Her work includes the guidance and mentorship of Lightfoot's 10 high school students as they search for their respective soul crafts. The teens, labeled “at-risk” by educators, have already slipped through the cracks of public education. Most come from Delta High, an independent study charter school linked to Cabrillo College.

But at Lightfoot, the only thing that's “at risk” is whether the chutney is burning or if someone's arms might give out during Camel Pose, a particularly difficult yoga position.

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Local News

UC: University of Cuts

UC: University of Cuts

UCSC faces a big blow from the governor’s new state budget
On what UC President Mark Yudof called a “sad day for California,” Gov. Jerry Brown announced his new state budget on Jan. 10 and a subsequent $1.4 billion budget cut to higher education—$500 million from the UCs and state schools, respectively, and $400,000 from community colleges.

“This is a historic marker of disinvestment in public education that should be disturbing to all Californians—whether they have family members attending a UC campus or not,” Yudof said in an open letter to the UC community.

As a result, Yudof will assign a reduction figure to each of the UC campuses. The schools have until March 1 to outline how they will achieve the amount in reductions. As of press time, UC Santa Cruz spokesman Jim Burns says the school has not received its reduction amount but that they expect it to be between $15 and $30 million. While they wait, he says the administration is “just now beginning the process for determining how the campus will make these reductions.”

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Local News

Sharing the Pain

Sharing the Pain

Where the state budget touches local government
Jerry Brown wasted no time making some big impressions as the new governor. His budget proposal for fiscal year 2011-2012 includes $12.5 in cuts and a shift in responsibility for some services to local governments. Here’s a quick run-through of ways the governor’s budget proposal would impact the city and county of Santa Cruz.

Redevelopment
Gov. Brown’s budget proposes eliminating funding for the state’s 400 or so redevelopment agencies—the thought of which has been a particularly hard pill to swallow for local officials. “Our Redevelopment Agency has allowed us to rebuild downtown, beautify the eastside, build workforce housing, attract companies and create jobs, and improve infrastructure,” says Santa Cruz Mayor Ryan Coonerty. “There is a tremendous return on investment for the city and the state. It is a short-term savings with a huge long-term cost.”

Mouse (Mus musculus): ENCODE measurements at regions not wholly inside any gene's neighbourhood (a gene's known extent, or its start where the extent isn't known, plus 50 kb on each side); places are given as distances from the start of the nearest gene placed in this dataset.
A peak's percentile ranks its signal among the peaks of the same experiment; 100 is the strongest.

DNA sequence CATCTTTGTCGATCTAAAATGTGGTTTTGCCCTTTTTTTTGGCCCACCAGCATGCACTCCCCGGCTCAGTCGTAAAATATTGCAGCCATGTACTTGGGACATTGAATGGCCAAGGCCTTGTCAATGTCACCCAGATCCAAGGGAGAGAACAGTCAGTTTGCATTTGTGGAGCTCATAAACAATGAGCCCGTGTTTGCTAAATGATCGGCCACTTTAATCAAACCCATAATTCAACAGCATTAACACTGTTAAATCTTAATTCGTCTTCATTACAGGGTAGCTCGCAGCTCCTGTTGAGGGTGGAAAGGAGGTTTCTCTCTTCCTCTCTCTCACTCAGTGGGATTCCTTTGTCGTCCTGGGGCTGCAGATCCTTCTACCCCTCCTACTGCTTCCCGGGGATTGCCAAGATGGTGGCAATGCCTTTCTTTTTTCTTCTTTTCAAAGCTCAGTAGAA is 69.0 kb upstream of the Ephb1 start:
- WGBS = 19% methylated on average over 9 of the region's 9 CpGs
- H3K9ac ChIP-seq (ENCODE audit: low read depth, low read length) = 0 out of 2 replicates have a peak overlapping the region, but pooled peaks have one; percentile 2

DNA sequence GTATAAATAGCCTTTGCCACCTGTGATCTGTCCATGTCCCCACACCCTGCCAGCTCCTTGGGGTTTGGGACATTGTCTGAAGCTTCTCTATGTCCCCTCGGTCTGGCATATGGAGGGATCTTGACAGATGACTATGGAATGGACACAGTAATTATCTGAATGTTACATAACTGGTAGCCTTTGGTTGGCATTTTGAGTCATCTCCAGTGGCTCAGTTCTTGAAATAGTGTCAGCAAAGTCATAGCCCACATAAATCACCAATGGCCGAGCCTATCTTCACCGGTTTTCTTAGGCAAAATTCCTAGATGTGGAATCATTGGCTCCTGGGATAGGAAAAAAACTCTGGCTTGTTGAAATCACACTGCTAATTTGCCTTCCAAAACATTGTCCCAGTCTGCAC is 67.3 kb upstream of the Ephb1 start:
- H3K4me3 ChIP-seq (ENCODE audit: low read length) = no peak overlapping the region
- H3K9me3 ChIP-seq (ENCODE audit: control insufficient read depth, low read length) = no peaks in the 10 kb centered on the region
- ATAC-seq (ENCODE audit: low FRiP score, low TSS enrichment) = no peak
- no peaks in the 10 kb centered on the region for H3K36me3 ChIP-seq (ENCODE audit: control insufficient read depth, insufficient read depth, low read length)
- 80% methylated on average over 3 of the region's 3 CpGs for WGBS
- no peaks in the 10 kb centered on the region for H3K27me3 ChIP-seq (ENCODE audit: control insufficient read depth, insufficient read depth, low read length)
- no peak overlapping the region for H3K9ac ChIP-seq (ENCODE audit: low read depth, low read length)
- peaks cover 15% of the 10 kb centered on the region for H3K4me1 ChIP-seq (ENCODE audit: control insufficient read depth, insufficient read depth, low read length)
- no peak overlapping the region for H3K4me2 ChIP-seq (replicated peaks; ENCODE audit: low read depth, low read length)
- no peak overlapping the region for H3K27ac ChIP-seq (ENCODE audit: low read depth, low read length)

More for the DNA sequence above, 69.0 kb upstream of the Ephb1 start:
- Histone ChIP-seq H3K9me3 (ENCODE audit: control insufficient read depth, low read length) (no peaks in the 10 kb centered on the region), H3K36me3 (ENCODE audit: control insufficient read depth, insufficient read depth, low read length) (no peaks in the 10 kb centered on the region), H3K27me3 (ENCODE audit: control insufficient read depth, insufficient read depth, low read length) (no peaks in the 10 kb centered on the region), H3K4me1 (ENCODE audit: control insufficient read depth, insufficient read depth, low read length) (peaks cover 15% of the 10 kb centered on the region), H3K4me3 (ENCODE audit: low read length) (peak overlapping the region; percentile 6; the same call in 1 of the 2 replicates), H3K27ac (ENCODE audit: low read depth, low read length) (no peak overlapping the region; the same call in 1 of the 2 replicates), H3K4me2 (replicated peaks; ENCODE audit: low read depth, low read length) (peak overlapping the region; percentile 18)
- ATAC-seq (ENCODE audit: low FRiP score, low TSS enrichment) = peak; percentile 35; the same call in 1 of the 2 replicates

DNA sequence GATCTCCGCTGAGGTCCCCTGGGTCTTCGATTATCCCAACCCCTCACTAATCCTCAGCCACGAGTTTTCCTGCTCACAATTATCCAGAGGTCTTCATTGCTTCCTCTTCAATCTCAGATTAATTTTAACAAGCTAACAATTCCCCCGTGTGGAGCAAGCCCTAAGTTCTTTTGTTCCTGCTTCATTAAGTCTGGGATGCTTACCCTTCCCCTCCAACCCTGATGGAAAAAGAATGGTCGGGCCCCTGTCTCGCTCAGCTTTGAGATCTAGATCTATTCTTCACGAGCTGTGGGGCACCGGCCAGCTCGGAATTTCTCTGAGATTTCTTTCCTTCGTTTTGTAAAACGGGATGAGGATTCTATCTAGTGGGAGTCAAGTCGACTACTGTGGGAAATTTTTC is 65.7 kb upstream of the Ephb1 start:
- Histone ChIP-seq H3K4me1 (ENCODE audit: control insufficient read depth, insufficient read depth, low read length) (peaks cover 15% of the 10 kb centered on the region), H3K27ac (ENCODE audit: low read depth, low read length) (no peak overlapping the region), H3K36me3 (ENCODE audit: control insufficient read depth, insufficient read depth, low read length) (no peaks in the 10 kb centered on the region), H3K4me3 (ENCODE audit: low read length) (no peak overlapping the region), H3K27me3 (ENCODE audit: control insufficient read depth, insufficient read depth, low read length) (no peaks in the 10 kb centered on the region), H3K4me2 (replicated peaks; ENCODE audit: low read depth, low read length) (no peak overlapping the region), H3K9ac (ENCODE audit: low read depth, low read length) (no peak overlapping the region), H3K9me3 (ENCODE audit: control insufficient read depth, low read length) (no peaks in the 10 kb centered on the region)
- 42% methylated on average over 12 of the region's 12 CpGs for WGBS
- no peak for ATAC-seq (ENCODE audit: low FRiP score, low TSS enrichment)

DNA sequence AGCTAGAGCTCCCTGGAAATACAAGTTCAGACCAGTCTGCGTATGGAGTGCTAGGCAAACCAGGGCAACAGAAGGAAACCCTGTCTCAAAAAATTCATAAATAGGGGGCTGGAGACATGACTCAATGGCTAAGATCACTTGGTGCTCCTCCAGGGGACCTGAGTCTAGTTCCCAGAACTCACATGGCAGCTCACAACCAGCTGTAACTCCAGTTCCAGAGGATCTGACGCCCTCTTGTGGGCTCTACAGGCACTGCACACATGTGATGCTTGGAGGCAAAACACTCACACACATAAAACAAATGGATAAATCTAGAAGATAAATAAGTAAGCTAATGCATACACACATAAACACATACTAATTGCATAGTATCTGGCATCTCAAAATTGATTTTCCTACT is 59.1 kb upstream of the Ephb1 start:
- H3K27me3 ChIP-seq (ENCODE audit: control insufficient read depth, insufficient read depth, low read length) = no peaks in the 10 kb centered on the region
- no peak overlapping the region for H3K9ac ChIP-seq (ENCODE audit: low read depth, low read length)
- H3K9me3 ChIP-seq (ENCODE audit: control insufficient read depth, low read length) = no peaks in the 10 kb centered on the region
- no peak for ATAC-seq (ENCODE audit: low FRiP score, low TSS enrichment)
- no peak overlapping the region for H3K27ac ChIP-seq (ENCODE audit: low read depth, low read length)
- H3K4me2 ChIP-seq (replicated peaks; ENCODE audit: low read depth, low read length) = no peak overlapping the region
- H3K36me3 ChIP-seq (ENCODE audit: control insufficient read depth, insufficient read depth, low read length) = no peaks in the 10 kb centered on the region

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Business

Still Stimulated?

Still Stimulated?

Two years later, a look at how the stimulus bill has impacted Santa Cruz
It’s been almost two years since President Barack Obama signed the American Recovery and Reinvestment Act (ARRA) on Feb. 17, 2009, pumping $787 billion of federal funds into the economy. But where has that money gone and what was the impact?

In Santa Cruz County—where there were 198 grants and seven contracts awarded for a total of $120 million—the consensus seems to be that the stimulus was a double-edged sword. On one hand, jobs were saved, programs were created, and start-up businesses had better chances of securing loans. But, at the same time, new levels of bureaucracy, limited funds and a distorted public image of ARRA had a crippling effect on some local agencies.

“It was meant to stimulate growth, not to sustain it,” says Rep. Sam Farr (D-17th District). “But public financing is very difficult and with cuts coming down [from the government] people don’t necessarily know where the money is coming from.”

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Local News

Food For Thought

Food For Thought

Leader of the fair trade movement in Palestine to speak in Santa Cruz
Nasser Abufarha, a native-born Palestinian, encountered a fair trade product for the first time in 2002 at a coffee shop in Madison, Wis. Nine years later, he’s at the helm of a business and a nonprofit organization that bring fair trade, certified organic products to the United States and Europe, while also bringing the prospect of sustainable living to struggling farmers in Palestine.

Santa Cruz residents are invited to hear Abufarha’s story—one of fair trade, organic olives, and hope amidst the war-torn Israel/Palestine conflict—on Jan. 17 at the Live Oak Grange.

Abufarha is the founder and driving force behind the nonprofit organization Palestine Fair Trade Association (PFTA). In connection with his organic delicacies business, Canaan Fair Trade, PFTA works to provide sustainable living to struggling family farmers in the Palestinian West Bank region. Abufarha and the PFTA maintain a longstanding relationship with the Resource Center for Non-Violence (RCNV) in Santa Cruz, which organized the upcoming event.